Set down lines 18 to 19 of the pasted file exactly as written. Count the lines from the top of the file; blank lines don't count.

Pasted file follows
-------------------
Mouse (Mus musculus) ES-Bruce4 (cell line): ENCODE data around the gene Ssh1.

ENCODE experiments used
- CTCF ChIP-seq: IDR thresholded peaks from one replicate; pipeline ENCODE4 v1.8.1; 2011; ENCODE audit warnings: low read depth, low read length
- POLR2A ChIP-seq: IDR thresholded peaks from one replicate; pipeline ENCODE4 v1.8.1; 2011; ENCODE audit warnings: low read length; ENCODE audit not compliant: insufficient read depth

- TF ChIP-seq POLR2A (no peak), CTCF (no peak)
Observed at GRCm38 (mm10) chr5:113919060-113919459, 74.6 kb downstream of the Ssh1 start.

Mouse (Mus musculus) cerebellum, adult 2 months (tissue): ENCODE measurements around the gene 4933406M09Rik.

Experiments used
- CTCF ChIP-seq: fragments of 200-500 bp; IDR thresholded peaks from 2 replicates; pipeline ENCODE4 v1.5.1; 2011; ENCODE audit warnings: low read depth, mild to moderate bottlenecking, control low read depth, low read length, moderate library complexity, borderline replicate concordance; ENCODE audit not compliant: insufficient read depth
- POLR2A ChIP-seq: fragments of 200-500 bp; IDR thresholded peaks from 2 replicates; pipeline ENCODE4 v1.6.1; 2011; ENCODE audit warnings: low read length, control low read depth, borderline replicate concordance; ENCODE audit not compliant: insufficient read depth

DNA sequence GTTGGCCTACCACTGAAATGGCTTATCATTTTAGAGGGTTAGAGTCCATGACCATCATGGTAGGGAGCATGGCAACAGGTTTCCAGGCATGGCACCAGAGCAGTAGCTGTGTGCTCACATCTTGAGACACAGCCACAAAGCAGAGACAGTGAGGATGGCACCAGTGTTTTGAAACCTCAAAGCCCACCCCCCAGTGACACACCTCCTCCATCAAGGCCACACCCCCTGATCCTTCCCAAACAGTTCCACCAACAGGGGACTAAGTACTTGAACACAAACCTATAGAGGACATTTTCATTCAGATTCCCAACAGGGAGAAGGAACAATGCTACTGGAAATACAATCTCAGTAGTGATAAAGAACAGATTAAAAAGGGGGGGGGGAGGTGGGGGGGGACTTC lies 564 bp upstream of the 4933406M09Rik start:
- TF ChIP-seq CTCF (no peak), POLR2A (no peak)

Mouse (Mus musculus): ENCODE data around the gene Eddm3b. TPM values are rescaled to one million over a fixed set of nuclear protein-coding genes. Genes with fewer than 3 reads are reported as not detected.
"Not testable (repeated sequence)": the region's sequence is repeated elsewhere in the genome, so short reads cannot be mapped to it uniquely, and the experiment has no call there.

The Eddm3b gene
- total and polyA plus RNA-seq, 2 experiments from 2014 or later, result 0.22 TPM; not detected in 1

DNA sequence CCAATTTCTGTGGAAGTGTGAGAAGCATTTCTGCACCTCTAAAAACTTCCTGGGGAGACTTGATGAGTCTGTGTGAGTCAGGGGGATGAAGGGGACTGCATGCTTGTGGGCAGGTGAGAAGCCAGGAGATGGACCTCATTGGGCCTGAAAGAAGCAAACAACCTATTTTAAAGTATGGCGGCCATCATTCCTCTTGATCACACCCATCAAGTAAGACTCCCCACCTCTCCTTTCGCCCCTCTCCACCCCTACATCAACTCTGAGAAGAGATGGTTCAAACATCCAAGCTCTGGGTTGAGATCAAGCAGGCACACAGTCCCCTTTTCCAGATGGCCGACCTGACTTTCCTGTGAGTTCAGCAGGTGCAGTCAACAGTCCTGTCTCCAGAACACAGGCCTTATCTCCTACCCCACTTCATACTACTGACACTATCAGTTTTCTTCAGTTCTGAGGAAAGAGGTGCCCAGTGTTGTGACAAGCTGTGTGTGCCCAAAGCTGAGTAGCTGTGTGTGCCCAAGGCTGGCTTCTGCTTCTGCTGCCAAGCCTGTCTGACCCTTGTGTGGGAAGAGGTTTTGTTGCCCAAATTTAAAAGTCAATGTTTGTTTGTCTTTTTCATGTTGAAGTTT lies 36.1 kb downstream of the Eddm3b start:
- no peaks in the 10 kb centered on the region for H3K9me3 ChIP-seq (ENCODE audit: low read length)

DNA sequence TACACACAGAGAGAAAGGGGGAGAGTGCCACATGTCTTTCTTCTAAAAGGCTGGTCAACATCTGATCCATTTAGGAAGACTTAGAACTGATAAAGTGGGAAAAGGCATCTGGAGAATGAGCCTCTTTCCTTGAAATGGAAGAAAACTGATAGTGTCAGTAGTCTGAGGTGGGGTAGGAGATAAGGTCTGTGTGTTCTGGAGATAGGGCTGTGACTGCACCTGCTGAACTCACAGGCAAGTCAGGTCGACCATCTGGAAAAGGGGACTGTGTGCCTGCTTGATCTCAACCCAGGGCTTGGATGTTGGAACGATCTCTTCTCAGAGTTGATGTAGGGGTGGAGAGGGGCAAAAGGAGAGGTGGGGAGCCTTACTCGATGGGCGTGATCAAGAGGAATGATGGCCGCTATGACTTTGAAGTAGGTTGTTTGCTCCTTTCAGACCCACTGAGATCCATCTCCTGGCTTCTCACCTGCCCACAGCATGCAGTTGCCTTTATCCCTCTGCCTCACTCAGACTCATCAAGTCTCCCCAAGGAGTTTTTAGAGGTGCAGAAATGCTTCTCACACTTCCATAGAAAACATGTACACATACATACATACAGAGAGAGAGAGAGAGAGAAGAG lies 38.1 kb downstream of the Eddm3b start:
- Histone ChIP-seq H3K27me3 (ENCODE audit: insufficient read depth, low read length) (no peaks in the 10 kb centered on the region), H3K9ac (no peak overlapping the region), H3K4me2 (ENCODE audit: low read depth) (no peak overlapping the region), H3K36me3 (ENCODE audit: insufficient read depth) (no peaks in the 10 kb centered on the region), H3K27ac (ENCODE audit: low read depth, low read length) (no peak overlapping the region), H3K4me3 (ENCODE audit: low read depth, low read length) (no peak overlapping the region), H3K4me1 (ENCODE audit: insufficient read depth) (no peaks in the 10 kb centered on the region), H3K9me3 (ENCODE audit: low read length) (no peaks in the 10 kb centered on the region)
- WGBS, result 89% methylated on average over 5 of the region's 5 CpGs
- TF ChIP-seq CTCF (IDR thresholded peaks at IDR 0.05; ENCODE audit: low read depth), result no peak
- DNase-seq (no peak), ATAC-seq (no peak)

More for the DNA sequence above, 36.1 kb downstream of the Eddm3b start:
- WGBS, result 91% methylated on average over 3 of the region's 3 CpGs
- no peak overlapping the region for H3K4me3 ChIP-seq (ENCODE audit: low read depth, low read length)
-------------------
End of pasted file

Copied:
- no peaks in the 10 kb centered on the region for H3K9me3 ChIP-seq (ENCODE audit: low read length)

DNA sequence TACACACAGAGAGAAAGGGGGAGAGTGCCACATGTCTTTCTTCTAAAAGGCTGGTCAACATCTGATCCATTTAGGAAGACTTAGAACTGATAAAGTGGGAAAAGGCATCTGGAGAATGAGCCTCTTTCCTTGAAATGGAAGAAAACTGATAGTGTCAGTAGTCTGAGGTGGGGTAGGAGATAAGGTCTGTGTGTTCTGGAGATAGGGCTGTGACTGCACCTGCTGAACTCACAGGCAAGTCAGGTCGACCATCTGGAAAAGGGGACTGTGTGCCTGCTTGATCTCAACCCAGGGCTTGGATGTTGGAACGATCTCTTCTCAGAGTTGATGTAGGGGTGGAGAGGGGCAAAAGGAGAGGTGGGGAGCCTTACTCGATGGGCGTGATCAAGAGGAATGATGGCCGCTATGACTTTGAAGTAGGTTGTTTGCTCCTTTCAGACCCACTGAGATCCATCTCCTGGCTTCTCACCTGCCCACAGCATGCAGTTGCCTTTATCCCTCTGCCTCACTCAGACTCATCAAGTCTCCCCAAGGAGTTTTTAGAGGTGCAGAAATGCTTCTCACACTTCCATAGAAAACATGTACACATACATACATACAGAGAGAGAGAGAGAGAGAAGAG lies 38.1 kb downstream of the Eddm3b start: